Quote by Thomas Jefferson: “He who receives an idea from me, receives instr...”

 

"Dare to be naïve." - Buckminster Fuller

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david.prentice wrote:
Personally,   I would feel much happier with regular avr-gcc than risk my life with XC8.
Conversely, some aren't risk-adverse and others apply risk analysis along with risk reduction, risk mitigation, etc.

david.prentice wrote:
They just emphasise that the "free" XC8 has been crippled.
May you consider 'limited'?

 


Microchip Studio 7.0.2542 | AVR Freaks

 

GitHub - cv007/XC3216: GCC compiler restrictions removal

 

"Dare to be naïve." - Buckminster Fuller

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Seriously.    Microchip could publish a test-suite that reveals all of the avr-gcc faults.   Alongside XC8_PRO and XC8_FREE successful results.

 

Then there would be some evidence.

 

Yes,  of course "limited" sounds better than "crippled".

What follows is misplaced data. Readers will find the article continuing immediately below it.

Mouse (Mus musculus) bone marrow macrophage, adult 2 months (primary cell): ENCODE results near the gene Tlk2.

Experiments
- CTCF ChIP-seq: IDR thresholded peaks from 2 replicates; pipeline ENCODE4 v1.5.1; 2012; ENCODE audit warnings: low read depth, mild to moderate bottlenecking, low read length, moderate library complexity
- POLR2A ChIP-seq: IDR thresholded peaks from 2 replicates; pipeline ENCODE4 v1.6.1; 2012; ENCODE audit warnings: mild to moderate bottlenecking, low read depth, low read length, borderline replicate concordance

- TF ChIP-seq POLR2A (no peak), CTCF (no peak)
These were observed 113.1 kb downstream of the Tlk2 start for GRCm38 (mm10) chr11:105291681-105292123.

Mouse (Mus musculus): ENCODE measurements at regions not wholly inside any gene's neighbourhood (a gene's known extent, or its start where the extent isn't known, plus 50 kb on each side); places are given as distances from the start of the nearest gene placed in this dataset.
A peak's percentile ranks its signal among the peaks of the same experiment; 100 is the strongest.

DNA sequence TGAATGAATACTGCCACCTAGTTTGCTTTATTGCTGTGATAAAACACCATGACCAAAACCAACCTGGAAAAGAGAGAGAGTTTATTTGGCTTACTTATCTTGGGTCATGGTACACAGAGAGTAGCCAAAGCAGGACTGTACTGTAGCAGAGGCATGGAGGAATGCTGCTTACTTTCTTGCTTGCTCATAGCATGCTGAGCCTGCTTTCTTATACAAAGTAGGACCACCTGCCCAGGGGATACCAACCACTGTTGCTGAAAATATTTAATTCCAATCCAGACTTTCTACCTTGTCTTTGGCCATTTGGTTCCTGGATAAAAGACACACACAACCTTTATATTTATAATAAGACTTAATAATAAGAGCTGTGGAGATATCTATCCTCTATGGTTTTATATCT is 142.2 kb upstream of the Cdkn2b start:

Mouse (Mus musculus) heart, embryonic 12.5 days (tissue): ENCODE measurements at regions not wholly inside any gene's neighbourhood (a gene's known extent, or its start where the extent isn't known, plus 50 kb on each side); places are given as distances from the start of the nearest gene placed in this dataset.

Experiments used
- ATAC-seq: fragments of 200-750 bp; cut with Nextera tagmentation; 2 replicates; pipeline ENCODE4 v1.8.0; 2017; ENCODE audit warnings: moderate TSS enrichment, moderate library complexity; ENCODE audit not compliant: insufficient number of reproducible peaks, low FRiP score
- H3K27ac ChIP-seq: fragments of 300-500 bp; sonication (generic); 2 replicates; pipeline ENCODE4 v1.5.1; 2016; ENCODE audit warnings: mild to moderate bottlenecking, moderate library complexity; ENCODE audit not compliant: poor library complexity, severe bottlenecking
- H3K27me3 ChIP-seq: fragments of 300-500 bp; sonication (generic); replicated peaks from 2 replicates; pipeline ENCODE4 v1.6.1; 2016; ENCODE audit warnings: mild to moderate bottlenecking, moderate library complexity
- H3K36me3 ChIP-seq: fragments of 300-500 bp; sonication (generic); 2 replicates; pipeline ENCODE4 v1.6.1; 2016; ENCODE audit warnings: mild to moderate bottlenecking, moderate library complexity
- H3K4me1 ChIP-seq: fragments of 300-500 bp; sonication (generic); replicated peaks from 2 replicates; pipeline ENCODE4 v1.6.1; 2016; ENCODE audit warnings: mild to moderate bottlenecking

A test-suite for conformance is preferable to a BenchMark for speed/size.

 

It is relatively easy to create a BenchMark that favours one Toolchain.    Old people can remember the PC C Compiler Wars.     That ended up with "better" tools being produced by the "cheaper" vendor who sold the most software.

 

David.

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pajuhesh80 wrote:
If anyone has both gcc and XC8 PRO, would you please do some simple tests and send results here?

Isn't there an "evaluation" version available - for you to try it yourself with your own code ?

Top Tips:

  1. How to properly post source code - see: https://www.avrfreaks.net/comment... - also how to properly include images/pictures
  2. "Garbage" characters on a serial terminal are (almost?) invariably due to wrong baud rate - see: https://learn.sparkfun.com/tutorials/serial-communication
  3. Wrong baud rate is usually due to not running at the speed you thought; check by blinking a LED to see if you get the speed you expected